Tuesday 22 October 2019

€21.8bn on climate action signals drive to steer us away from oil

Moneypoint power station
Moneypoint power station
Paul Melia

Paul Melia

Some €21.8bn has been set aside by the Government to help the State adapt to climate change and develop a low-carbon economy, almost 20pc of the entire budget under the National Development Plan.

Some 450,000 homes will be retro-fitted over the next decade, another 170,000 will have heat pumps installed, the electric car charging network will be expanded and a target of having 500,000 electric vehicles on the roads by 2030 is included.

Buses and trains will also be greener - from July next year, no diesel-only buses will be purchased. Instead, they will be electric or hybrid. Irish Rail has also been given the green light to purchase 300 hybrid rail carriages, which will facilitate expansion of the Dart network.

But there are concerns that the plan isn't ambitious enough. The Government says that Moneypoint will continue to use coal to generate power until 2025, while peat-fired power stations will remain in use until 2030. The three plants generate almost 6.4 million tonnes of carbon every year, exacerbating climate change. Experts indicate that while the plants could not be turned off tomorrow due to concerns about security of supply, they could be decommissioned in a far shorter timeframe. Political considerations around job losses in the Midlands are likely to have led to the extended timetable.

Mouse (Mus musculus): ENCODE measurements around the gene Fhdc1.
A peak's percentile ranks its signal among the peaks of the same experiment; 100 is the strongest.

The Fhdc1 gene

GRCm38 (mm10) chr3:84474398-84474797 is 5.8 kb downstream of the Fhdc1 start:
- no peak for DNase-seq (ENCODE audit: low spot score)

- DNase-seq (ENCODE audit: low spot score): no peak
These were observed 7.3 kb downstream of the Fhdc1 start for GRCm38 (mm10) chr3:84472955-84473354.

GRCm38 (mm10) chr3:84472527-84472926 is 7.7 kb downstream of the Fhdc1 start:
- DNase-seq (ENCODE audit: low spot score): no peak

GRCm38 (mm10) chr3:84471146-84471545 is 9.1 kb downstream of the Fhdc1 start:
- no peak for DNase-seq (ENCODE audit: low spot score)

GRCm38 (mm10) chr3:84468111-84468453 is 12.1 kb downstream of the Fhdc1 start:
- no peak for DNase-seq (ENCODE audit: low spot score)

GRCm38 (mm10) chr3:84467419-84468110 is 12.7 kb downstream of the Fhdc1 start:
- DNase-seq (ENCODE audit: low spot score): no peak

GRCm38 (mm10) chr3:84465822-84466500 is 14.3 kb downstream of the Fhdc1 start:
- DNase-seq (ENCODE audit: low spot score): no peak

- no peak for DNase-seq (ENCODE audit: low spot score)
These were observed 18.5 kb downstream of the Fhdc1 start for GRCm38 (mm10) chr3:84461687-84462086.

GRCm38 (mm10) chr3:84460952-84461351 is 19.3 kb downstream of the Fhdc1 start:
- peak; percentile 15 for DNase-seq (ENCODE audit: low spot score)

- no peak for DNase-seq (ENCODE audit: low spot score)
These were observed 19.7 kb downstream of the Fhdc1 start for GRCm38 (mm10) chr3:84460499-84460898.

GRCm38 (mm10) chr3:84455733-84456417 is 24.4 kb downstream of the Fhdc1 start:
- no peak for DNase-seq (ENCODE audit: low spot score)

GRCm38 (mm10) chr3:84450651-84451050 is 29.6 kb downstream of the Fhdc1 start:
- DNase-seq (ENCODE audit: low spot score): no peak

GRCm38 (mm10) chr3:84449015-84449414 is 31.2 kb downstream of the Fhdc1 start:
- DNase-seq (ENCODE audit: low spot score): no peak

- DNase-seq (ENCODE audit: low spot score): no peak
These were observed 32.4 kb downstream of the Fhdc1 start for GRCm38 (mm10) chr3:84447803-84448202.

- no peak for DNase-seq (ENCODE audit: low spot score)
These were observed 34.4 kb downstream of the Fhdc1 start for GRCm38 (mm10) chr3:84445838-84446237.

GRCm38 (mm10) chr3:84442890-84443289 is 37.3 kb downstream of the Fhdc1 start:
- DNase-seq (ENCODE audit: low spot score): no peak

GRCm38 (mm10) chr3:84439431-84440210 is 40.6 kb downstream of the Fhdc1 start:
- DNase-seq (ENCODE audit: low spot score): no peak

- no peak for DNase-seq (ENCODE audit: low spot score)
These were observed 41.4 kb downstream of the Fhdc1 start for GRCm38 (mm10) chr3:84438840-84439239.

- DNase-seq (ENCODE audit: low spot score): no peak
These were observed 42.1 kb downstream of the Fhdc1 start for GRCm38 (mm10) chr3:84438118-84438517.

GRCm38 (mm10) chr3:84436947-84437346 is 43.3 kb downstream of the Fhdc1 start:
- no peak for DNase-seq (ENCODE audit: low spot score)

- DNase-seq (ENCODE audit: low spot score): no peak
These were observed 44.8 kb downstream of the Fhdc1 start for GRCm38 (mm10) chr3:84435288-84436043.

The climate plan will be largely funded from the commercial semi-States including the ESB. The Exchequer will contribute €7.6bn, and the semi-States some €14.2bn. Many of the measures are already known, including a ban on sales of petrol and diesel-only cars from 2030, investment in major public transport systems including Bus Connects in Dublin, Metro and Dart, which total €7bn, and expansion of the national walking and cycling network, including the Greenways.

But there are new initiatives, including a pledge that all public buildings and one-third of private buildings be upgraded to at least a 'B' energy rating, a decision that no petrol or diesel car will receive a NCT certificate from 2045, and pilot projects to generate gas from food and agricultural waste.

A €500m climate action fund is also included, which will focus on projects which can attract private finance. In a somewhat ironic twist, it will be part-funded through the levy imposed to cover the cost of providing a strategic reserve of oil. The Government has also confirmed the €1bn Celtic Interconnector will go ahead. This sub-sea line will allow power to be traded between Ireland and France. The €1m smart metering programme is also confirmed.

Sustainable Nation Ireland said the €21.8bn fund was "significant", and would lead to private investment in the climate space. Chief executive Stephen Nolan said private sector capital would need to be mobilised at scale, and would help grow Ireland's profile as a global hub for green finance. Green Party leader Eamon Ryan said while he welcomed the plan, "we don't think the aspirations are met by the specifics".

Irish Independent

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